Neighboring Nigeria has scrapped its subsidies for petrol — a move that tripled domestic prices and ended the fat profits that smugglers could make by sneaking fuel into Niger.
In Niamey's suburbs, residents no longer witness the spectacular chases between customs officers and gasoline vendors.
Gone too are the streams of cars and motorcycles which under the noses of customs officers shuttled across the border, laden with loads of jerrycans.
The rampant trafficking "has stopped," said Adamou Gueraou, mayor of Dan-Issa, the smugglers' gateway to southern Niger.
Before Nigeria ended its subsidies, petrol exchanged hands on Niger's black market for between 250-275 CFA francs (42-46 U.S. cents) a liter, or $1.61-1.76 per U.S. gallon.
Today, the price varies between 550-700 CFA francs (92 cents to $1.17), which is more expensive than at regular petrol stations.
Since 2011, Niger has been producing 20,000 barrels of refined petrol and diesel per day, while the scourge of smuggling has cost it billions of CFA francs (millions of dollars) in lost revenue, according to the authorities.
The current shortage on the black market is causing a rush to the few filling stations, especially in areas close to Nigeria which used to rely heavily on smuggled petrol.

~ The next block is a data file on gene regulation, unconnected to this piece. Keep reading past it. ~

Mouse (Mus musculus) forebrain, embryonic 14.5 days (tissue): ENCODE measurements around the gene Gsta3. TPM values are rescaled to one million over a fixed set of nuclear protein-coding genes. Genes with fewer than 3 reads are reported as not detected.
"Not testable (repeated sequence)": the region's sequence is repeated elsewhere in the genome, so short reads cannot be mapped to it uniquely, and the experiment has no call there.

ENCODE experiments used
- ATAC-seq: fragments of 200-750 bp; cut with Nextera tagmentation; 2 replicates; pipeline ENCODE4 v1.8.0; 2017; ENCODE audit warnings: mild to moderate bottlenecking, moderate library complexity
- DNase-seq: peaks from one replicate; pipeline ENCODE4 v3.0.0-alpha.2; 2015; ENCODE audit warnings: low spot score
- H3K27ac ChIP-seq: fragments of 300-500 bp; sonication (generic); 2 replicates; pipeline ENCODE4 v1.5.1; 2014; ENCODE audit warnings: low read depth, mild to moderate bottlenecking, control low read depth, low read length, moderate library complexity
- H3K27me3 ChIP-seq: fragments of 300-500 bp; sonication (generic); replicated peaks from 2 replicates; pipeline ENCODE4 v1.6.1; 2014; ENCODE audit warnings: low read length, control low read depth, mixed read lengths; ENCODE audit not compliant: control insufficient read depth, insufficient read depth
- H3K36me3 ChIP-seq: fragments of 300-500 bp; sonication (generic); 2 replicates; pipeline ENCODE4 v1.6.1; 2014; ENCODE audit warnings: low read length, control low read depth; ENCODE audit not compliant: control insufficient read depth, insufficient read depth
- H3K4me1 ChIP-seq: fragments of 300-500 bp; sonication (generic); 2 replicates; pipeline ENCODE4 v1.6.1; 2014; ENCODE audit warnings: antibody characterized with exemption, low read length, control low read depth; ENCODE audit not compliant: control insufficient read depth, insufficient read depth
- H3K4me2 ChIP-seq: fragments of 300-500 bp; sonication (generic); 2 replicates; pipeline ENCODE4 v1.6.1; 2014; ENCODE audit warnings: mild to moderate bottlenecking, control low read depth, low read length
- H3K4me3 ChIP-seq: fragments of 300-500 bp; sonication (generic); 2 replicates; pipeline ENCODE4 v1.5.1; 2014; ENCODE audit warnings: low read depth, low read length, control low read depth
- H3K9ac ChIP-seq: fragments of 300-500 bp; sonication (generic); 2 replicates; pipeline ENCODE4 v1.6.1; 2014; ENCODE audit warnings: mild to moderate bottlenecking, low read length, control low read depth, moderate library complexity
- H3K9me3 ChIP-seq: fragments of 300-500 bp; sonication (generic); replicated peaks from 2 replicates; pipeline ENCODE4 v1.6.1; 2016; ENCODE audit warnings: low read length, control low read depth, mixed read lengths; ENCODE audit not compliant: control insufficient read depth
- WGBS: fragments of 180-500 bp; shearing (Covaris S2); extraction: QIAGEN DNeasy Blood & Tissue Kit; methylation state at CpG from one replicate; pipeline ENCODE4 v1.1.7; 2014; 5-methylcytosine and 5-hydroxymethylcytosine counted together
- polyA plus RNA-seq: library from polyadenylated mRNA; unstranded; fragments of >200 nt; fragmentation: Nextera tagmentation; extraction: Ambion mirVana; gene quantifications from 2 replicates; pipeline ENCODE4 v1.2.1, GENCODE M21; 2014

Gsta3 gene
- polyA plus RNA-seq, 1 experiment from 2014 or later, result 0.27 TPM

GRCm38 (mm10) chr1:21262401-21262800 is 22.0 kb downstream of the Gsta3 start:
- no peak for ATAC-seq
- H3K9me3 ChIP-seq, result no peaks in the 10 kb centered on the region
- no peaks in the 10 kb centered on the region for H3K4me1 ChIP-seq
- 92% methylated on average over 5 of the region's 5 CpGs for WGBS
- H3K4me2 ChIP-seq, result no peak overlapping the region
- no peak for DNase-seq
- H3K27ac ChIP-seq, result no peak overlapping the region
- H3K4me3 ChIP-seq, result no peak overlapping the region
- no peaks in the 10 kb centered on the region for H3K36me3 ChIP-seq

Jihadist groups to take a hit
"The petrol has stopped flowing, we're screwed!" complained Dari Amadou, one of many contraband hawkers striving to make a living on the back streets of Niamey.
Ilia Mahamadou, another black market vendor and father of four, was also worried.
"The future's grim," he said. "Our main source of income is going to dry up."
The squeeze could also have an impact on the financing of armed jihadist groups in the Sahel.
A recent report by the United Nations Office on Drugs and Crime, UNODC, noted that fuel smuggling from Nigeria "even finances terrorist groups" through "taxes" levied for transit and storage in areas under their control.
According to Niger's oil ministry, official sales doubled between May and June.
Prices even increased "ten-fold" in Zinder and Maradi in the south and Tahoua in the southwest, according to Kabirou Zakari, director general of hydrocarbons at the Niger's oil ministry.
"As black market stocks run out, demand at the pump increases," explained Bio Abdourahamane, head of communications for SONIDEP, the Nigerien Company for Oil Products.
The firm, he said, had braced for the move and was for now coping with the surge thanks to reserves and supplies from the nation's sole refinery, located at Zinder.
Youth could 'turn to crime'
But "when the reserves run out, decisions will have to be made," he said.
"Niger will have to purchase petrol from elsewhere or operate the Zinder refinery at full capacity to boost output."
On the other side of the coin, transport costs in Niger are going up, especially on main roads leading to Nigeria where petrol is scarcer, and this is having a domino effect on prices in other sectors.
At some markets the price for a 100-kilogram (220-pound) sack of maize has gone up 4,000 CFA francs ($6.70) to 28,000 ($47.00).
At N'Konni, a town close to Nigeria, "activity has slumped" because of the end of the black market, said local journalist Daouda Kaka.
The petrol smuggling networks "are a lifeline for thousands of youngsters," said Zinder University sociologist Abdoul-Wahab Soumana.
"If this work disappears, some of them could turn to crime."